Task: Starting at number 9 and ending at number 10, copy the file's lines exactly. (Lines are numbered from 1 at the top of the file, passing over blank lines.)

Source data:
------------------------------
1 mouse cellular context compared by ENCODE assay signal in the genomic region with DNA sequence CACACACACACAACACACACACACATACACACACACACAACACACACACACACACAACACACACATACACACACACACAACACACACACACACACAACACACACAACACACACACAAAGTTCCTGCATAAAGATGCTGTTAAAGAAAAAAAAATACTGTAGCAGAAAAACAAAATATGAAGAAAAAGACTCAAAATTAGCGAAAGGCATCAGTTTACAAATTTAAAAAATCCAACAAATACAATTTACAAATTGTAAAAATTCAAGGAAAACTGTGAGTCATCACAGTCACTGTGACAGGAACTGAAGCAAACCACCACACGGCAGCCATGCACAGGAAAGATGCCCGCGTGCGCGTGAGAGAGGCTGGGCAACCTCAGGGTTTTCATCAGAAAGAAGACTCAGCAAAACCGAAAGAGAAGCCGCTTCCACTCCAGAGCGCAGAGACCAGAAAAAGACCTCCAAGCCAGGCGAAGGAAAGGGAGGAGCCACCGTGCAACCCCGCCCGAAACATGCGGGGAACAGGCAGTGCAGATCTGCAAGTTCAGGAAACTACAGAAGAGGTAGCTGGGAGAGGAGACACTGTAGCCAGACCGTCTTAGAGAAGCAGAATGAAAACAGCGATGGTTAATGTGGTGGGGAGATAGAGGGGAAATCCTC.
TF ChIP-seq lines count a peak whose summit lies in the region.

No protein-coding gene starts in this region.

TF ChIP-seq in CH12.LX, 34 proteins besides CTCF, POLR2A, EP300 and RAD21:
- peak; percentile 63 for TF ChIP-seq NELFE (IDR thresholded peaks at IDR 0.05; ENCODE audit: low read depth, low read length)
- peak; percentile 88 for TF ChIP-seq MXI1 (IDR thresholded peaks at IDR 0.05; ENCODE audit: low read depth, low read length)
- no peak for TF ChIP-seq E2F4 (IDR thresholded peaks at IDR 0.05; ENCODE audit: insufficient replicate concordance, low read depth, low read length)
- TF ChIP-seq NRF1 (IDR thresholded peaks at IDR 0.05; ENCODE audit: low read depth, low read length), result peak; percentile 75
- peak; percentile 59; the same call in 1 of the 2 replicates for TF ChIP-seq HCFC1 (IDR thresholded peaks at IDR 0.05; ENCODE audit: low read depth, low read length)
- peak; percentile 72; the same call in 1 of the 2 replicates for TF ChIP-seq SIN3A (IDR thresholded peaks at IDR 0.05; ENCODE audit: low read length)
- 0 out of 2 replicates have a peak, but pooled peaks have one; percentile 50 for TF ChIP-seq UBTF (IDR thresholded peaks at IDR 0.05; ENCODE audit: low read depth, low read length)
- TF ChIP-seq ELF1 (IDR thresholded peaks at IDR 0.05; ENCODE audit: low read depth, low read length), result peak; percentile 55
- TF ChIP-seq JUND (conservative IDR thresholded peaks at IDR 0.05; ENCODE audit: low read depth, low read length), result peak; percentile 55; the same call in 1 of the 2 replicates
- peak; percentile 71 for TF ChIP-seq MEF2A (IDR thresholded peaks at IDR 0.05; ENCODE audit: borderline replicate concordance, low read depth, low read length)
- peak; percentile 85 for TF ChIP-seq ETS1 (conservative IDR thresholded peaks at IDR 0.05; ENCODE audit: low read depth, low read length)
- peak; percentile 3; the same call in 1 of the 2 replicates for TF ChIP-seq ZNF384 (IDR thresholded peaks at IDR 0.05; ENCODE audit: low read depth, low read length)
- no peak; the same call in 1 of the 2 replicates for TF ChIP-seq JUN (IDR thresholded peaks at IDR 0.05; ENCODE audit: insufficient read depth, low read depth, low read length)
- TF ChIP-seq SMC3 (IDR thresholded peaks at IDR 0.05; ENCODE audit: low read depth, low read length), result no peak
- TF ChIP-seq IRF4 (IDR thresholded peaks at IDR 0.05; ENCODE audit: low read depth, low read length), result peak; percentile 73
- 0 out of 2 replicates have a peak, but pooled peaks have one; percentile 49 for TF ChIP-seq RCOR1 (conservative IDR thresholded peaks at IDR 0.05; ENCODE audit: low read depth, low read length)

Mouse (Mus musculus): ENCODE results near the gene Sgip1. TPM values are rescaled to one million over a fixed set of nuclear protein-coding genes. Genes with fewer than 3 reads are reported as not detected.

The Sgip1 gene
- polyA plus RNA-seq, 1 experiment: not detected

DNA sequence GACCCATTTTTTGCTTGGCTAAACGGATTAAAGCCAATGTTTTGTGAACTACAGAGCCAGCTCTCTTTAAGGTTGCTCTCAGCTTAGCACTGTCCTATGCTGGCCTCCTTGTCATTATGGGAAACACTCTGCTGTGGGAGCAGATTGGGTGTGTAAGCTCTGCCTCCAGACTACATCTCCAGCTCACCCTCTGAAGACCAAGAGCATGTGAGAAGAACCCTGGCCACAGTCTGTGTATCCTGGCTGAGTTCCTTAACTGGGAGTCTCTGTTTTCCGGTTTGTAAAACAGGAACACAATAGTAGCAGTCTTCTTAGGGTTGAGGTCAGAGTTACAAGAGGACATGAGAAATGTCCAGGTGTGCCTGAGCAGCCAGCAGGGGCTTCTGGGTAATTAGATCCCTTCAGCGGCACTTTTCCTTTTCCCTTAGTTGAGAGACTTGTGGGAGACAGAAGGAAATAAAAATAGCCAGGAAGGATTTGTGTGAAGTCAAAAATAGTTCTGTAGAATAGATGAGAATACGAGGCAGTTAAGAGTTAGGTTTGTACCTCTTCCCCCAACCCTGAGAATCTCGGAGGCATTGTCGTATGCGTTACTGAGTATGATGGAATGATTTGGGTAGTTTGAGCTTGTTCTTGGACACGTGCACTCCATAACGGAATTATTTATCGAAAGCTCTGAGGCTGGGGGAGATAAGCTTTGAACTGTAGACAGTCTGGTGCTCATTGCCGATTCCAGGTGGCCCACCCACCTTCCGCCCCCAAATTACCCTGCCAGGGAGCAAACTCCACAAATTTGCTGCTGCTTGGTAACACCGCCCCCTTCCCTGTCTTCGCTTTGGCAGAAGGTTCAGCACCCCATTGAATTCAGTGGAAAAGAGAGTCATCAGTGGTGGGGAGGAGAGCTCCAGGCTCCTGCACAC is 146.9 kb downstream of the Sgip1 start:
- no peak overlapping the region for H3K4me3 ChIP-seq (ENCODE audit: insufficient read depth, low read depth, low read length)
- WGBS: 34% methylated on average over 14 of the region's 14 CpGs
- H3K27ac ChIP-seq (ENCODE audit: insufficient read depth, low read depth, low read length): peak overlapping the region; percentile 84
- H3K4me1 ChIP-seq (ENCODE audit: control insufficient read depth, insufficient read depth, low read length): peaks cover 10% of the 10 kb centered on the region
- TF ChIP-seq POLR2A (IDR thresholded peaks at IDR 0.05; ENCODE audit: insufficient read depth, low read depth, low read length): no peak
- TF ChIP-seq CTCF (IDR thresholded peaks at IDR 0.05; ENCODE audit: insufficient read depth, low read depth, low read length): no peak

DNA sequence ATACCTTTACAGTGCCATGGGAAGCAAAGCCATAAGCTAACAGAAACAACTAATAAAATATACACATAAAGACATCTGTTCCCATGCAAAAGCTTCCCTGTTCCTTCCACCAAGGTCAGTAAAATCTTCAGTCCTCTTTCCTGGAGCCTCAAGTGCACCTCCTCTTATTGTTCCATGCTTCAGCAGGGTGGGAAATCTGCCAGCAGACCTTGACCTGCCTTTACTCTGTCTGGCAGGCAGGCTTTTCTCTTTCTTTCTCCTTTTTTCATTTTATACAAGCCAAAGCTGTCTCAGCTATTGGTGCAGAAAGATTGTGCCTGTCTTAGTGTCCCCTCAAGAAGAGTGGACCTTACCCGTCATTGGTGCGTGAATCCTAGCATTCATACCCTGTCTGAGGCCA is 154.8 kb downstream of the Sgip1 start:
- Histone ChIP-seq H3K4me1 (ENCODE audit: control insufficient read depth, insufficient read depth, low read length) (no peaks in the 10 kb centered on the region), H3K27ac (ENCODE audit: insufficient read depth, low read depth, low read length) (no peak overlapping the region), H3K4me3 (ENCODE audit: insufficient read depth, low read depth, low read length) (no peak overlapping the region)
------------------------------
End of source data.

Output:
- peak; percentile 59; the same call in 1 of the 2 replicates for TF ChIP-seq HCFC1 (IDR thresholded peaks at IDR 0.05; ENCODE audit: low read depth, low read length)
- peak; percentile 72; the same call in 1 of the 2 replicates for TF ChIP-seq SIN3A (IDR thresholded peaks at IDR 0.05; ENCODE audit: low read length)